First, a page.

Timing Is Everything When It Comes To Registering Your Copyrights
When your photograph is infringed, you may make a claim for the actual profits earned by the infringer that are the direct result of the infringement. These can be difficult to prove but can be significant depending on the circumstance. One photographer recently settled for almost $300K for the profits earned by the infringer.
But if your timing for registration is good, you may elect to seek statutory damages instead of actual profits from the infringer. Statutory fees range from $750 to $30,000 per infringement [the range for the statutory fees is what the court believes is necessary to deter the infringer from future infringements], and up to $150,000 with attorney's fees if the infringement was willful or intentional. Usually, statutory fees amount to much more than actual profits and you don’t have to prove them.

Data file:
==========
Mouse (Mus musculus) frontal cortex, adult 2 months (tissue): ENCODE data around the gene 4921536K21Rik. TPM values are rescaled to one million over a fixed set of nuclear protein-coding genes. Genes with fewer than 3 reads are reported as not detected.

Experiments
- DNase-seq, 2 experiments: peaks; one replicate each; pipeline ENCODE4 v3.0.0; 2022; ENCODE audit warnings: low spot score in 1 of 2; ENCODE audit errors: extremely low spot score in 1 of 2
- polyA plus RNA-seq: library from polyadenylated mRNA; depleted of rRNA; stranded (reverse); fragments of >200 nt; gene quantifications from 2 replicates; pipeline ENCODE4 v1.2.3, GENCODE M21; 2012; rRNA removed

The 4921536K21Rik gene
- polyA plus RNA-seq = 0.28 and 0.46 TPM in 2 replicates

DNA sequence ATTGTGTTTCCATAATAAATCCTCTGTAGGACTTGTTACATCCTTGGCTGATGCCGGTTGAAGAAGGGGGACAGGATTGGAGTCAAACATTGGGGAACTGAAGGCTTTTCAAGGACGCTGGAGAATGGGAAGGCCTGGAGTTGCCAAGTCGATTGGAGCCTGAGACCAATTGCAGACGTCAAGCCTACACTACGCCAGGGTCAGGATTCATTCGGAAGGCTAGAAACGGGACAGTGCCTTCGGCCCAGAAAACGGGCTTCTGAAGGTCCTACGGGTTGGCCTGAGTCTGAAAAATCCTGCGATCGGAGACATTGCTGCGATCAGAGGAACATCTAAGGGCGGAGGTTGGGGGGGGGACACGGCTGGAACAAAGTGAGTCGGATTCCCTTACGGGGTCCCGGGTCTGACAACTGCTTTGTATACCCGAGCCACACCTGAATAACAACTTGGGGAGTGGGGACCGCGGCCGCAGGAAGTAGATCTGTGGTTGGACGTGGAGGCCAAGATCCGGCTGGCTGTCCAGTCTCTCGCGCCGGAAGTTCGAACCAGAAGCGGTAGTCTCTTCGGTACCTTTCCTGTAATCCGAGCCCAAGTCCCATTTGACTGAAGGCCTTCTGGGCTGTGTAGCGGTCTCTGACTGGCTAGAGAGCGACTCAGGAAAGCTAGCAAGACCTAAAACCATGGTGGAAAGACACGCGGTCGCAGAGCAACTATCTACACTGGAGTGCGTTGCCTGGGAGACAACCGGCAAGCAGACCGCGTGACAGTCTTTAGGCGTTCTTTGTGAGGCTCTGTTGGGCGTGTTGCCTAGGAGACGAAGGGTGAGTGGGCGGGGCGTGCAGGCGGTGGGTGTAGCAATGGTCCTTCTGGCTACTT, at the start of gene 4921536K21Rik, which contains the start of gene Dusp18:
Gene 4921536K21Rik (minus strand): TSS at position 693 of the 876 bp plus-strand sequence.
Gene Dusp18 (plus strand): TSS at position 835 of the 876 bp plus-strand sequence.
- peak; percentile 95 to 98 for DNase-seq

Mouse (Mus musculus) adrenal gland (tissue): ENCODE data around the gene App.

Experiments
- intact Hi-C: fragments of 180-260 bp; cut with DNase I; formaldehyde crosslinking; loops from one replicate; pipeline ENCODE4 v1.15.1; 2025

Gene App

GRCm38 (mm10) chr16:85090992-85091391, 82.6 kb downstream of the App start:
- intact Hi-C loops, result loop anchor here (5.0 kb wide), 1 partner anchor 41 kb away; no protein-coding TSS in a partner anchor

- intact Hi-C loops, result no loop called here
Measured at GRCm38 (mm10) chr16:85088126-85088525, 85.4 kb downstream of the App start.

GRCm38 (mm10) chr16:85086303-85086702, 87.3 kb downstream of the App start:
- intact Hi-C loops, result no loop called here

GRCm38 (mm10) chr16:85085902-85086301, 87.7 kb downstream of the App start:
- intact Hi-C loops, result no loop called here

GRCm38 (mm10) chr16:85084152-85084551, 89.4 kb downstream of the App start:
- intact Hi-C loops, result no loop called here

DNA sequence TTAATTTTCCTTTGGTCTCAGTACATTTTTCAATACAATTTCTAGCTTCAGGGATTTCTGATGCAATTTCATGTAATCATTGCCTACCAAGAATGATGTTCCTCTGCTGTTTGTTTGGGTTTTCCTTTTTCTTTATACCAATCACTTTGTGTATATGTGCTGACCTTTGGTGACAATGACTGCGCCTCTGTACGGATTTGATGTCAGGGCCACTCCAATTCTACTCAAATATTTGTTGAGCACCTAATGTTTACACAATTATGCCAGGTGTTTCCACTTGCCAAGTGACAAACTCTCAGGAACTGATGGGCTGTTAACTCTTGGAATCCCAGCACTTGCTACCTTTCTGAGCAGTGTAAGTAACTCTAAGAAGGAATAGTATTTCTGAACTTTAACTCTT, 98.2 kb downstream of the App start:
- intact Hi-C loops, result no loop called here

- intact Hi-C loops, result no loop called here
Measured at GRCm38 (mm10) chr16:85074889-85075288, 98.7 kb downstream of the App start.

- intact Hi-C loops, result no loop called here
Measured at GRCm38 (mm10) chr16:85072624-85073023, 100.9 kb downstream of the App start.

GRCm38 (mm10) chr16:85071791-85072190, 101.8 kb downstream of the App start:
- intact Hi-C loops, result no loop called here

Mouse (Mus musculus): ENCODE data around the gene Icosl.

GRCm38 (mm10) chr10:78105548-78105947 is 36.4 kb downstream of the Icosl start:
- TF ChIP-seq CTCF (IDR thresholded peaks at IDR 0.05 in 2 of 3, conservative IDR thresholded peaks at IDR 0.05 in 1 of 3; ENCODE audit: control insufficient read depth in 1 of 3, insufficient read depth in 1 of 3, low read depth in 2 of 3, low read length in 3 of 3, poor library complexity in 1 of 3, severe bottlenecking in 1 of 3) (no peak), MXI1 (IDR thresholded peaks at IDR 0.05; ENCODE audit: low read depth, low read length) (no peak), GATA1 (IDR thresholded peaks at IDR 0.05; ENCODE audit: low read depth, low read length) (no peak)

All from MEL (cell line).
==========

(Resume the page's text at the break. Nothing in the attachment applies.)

What is "good" timing for registration? At a minimum, it is anytime before the infringement. Your registration is effective the day it is received by the US Copyright Office, so send your registration via a documented delivery method.
You also are eligible for statutory fees as long as you register your copyright within three months of publishing it. If your photo is infringed even one day after it is published but your registration reaches the US Copyright Office 3-months-minus-one-day later, you are covered. Basically, the three months is a grace period for us to get our ducks in a row.
Finally, if your photograph is infringed, you have not registered it, and it is more than three months since you published it, register it as soon as you can for two reasons. First, you must register your photo to file suit in court. Second, if one infringer found it to be worth stealing, another likely will, too!
Take my advice, get professional help.
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